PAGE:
How Dark Mode Affects Your Eyes

On most phones, tablets, and even computers now, you can opt to turn on "dark mode" settings, shifting most of the white on your screen to black. But what exactly is dark mode doing for your eyes and your brain? The benefits are still being debated, so if you're considering switching over to dark mode across your devices, here's what you need to know:

Dark mode — also referred to as night mode — reduces the amount of light coming from your device. Some experts argue that dark mode reduces eye strain, which is a common problem for people who spend most of their day in front of screens, but the science is mixed in terms of official data to back that claim up. In fact, some studies suggest otherwise and say it can add to eyestrain (via Forbes). And even if you use dark mode, blue light will still be emitted from your screen, so it's still worth wearing blue light blocking glasses if you're stressed about screen time.

When should you use dark mode?

There are a few obvious advantages to dark mode: If you like reading in bed while your partner goes to sleep, or you're sitting up with a baby at night, using your phone in dark mode will keep the room from lighting up. And from another practical standpoint, since your phone requires less light in dark mode, it may even boost your device's battery life (via Forbes).

Reading will always be easiest with black text on a white background, so if you're a big reader, recommends sticking with a white background rather than switching to dark mode. If you do experience eye strain, though, that might be because your screen is too bright: Consider dulling the brightness so that your background isn't a bright white. But going dark can make reading much more difficult, especially for long blocks of text: Reading white letters on a black background will make your eyes more likely to blur the letters.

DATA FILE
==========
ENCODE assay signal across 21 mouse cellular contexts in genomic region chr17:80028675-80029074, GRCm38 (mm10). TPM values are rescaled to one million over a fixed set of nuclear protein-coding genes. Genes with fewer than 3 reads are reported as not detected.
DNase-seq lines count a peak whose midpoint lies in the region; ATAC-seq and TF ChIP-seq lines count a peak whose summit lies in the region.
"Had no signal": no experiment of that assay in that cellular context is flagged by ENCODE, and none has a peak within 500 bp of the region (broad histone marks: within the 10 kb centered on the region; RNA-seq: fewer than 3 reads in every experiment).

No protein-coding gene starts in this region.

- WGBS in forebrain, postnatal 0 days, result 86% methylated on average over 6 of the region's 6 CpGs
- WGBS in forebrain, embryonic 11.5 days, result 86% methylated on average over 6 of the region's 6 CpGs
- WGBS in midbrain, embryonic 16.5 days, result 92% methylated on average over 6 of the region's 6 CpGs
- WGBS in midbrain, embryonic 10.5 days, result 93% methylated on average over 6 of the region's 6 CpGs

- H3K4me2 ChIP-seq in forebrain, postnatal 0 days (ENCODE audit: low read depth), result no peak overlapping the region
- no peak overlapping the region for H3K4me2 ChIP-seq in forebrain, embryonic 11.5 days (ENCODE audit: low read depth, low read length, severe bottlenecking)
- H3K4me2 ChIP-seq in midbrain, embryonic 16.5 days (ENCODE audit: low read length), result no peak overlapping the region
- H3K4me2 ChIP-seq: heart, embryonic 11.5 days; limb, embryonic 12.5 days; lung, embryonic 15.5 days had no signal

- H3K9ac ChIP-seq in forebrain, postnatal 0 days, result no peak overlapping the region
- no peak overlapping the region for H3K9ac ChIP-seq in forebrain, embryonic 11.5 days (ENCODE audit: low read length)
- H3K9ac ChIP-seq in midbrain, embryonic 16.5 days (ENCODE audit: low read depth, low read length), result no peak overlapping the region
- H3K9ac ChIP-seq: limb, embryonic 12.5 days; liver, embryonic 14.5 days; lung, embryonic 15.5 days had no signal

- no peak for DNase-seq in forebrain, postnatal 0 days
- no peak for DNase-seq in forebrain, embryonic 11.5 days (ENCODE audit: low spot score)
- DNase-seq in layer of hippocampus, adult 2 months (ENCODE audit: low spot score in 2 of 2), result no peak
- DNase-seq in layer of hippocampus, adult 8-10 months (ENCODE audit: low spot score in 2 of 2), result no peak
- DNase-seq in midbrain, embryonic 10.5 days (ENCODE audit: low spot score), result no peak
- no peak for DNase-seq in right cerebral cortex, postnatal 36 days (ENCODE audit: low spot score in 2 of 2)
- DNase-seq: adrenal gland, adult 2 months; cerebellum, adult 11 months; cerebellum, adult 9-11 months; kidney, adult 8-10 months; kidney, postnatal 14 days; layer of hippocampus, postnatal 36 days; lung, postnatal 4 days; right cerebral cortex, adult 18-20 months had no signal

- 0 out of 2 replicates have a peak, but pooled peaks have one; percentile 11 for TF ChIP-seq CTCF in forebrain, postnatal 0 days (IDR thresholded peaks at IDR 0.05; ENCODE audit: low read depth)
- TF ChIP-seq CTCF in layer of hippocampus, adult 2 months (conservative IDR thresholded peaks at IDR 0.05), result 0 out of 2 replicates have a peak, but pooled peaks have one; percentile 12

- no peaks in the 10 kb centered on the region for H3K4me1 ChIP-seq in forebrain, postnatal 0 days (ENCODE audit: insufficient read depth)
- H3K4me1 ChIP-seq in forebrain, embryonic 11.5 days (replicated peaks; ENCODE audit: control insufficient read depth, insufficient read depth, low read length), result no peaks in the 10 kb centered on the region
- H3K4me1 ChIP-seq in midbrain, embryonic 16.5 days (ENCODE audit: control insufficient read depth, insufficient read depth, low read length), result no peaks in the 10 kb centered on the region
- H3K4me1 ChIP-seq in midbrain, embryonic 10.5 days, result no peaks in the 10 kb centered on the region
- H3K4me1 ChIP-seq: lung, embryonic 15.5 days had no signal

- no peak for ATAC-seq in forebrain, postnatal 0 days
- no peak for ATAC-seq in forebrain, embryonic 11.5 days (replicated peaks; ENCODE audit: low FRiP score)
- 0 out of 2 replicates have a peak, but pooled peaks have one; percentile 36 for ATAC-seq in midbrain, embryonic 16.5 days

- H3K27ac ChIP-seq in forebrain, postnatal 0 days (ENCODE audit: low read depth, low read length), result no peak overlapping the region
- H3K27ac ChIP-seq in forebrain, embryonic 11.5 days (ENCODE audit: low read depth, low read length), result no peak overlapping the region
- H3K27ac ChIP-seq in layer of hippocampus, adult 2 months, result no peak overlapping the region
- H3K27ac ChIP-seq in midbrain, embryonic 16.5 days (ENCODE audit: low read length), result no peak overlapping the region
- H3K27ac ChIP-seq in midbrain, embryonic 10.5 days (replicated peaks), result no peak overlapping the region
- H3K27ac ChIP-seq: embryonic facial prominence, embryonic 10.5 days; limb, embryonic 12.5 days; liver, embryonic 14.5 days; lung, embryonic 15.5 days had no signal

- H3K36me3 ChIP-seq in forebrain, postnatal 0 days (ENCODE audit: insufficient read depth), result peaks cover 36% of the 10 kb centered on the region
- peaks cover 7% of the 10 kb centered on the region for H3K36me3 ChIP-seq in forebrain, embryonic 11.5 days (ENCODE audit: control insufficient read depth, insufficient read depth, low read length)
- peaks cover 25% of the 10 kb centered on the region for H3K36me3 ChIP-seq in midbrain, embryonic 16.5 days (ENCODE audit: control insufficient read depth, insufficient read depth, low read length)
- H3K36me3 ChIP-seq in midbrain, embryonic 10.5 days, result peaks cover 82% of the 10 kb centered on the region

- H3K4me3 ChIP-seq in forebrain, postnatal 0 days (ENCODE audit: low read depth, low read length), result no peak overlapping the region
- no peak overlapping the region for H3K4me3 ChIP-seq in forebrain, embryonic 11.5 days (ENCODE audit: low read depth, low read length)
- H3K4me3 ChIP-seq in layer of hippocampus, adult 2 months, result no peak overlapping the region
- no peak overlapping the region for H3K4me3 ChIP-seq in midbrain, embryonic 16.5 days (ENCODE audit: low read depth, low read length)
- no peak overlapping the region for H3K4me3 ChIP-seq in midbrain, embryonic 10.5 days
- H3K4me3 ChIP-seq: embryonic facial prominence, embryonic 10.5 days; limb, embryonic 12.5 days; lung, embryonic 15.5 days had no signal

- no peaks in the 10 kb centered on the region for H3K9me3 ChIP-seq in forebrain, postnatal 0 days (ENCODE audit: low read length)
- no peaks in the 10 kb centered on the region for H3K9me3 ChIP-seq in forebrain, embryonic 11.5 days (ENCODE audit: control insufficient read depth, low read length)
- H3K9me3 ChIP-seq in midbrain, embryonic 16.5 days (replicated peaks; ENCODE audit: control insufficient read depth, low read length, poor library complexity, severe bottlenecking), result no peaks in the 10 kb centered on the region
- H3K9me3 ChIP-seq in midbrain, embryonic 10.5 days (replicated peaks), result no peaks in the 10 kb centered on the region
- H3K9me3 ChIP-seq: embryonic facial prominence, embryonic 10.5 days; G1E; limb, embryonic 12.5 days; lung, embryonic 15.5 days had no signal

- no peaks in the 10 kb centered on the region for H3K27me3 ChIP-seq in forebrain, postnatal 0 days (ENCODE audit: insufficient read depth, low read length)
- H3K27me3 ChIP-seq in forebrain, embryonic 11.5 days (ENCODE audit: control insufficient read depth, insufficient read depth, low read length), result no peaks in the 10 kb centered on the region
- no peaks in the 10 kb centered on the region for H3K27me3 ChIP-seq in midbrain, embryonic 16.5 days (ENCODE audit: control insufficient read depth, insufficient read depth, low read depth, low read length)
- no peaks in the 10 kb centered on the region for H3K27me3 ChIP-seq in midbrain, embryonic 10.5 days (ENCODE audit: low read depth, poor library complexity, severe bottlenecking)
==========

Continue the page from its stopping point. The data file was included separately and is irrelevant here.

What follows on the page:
Ultimately, dark mode won't change our phone habits altogether: "I don't think the changing of the light will be enough to make us less involved in what our friends are doing or what Meghan Markle did to her hair," design psychologist Sally Augustin told Insider. Studies haven't shown any evidence that you'll be less inclined to scroll social media before bed, or to stop checking your phone while you should be focusing on work. That's going to take actual behavioral change and effort on your part.